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#MicCheckWallStreet rallies in Seattle against student loan hikes
Fed up with the rising costs of college education and the prospect of interest on student loans doubling on July 1, a new student coalition in Seattle has started making some noise – with pots and pans and whatever else they can take to the streets with.
Last Wednesday, the group called #MicCheckWallStreet was up in “non-violent” arms on Capitol Hill in their largest protest yet. The group marched down Broadway in and out of the street, while police frequently pushed them onto the sidewalks.
#MicCheckWallStreet declares on its website that it's committed to bringing about change and raising political awareness through community outreach.
“Our mutual goals are dedicated to economic and political justice,” says activist Travis Conquest.
Back on the streets tonight
Inspired by students in Montréal protesting their own country’s education polices, #MicCheckWallStreet intends to peacefully march again with pots and pans and make themselves heard tonight starting at 7 at Seattle Central Community College on Capitol Hill.
Seattle resident Angela Vogel, 31, is planning to attend the protest. Vogel's story is a familiar one in today's economic climate: She was recently laid off from her job as a marketing manager at a large corporation, and although she has over 12 years of professional experience, her two-year associates degree puts her at a disadvantage against people with four-year diplomas.
She wants to go back to college to become more competitive in the job market, but fears it's just too expensive.
"I’ve been looking into my options for continuing my degree, and I frankly can’t afford it," she says. "There’s just no way I can pay for it."
The burden of college debt
Vogel has around $2,000 of student debt left to pay from the two-year degree she completed over 10 years ago. She had been planning on paying it off by the end of this year.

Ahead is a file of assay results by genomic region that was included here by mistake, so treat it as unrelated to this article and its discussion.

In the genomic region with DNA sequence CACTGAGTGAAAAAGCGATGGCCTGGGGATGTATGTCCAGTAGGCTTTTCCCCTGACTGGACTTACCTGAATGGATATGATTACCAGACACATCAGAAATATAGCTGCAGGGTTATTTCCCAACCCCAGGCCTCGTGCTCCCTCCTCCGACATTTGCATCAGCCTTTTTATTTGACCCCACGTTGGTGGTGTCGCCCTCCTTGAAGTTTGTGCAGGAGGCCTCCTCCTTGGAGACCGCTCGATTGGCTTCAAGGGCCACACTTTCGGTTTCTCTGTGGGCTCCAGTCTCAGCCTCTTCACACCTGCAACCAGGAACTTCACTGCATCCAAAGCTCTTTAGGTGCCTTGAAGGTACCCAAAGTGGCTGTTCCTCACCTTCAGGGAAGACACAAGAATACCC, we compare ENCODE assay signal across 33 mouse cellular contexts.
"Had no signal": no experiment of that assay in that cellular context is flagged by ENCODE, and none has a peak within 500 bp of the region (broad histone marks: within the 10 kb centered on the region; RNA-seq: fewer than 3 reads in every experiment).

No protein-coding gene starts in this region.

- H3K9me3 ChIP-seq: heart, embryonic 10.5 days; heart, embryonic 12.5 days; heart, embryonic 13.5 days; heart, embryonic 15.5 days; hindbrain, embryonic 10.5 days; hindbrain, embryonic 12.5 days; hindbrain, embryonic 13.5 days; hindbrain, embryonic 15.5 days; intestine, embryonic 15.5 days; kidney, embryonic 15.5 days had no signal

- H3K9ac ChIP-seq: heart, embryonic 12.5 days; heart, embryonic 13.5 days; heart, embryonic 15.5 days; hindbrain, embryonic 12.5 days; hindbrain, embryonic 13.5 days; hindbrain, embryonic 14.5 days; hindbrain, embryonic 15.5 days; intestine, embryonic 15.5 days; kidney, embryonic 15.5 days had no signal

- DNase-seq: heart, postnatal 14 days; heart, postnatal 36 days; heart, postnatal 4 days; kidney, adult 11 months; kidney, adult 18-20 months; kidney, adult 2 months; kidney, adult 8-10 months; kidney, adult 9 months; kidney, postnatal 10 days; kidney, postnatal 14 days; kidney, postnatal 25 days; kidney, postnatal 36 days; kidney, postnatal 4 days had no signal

However, now that she's been laid off, she says that $2,000 "suddenly seems like a giant ball and chain." She is reluctant to take on even more debt to continue her education.
"I’m not young; I’m 31," she says. "So the idea of trying to fight the $30,000 of debt that I would graduate with when I’m already in my 30s … I’d never be able to buy a house. If I have kids, which I do plan to do someday, I’d be trying to save up for their education while still paying for my own ... it just doesn’t seem reasonable that in this country of vast wealth, we can’t educate people affordably."
Vogel will join other protesters on the march through Capitol Hill Wednesday evening.
#MicCheckWallStreet isn’t alone in their efforts. The coalition is in alliance with students from Montréal as well as other local schools like Chief Sealth International High School.
“It’s a spark that’s quickly turning into a fire around Seattle,” says Conquest. He told KPLU that marches have doubled in size each week over the past three weeks.
Local and national student debt
NPR reports that the national student debt has been rising rapidly for years now, surpassing the nation's credit card and auto loan debt.
The latest study conducted by the Washington Higher Education Coordinating Board (HEC Board) concluded that billions of financial aid dollars were provided to Washington students during the 2010-11 academic year. Of that total, 50 percent was given in the form of loans totaling $1.2 billion.
The Project on Student Debt has concluded that statewide, students graduate with just over $22,000 of debt on average (compared to roughly $25,000 national average).
Tuition on the rise as well
The University of Washington Board of Regents has approved a 16 percent tuition increase for in-state undergraduate students.
With the increase, tuition and mandatory fees for the 2012-13 academic year will total $12,401. That's a $1,564 increase. The regents also voted Thursday to allocate 30 percent of the increased tuition dollars to financial aid.
The tuition increase is equal to the amount allocated in the state budget for the current biennium. Lawmakers OK'd double-digit tuition increases to make up for similar cuts in state dollars going to the university. Washington State University and Western also increased their tuition by 16 percent.
In-state tuition at Evergreen and Central will go up 14 percent this fall. Tuition at Eastern is going up 11 percent.
“In general I would say that college remains a good investment but students should do what they can to minimize the amount of debt they take on,” says Randy Spaulding HEC Board’s Director of Academic Affairs and Policy.
What do you think?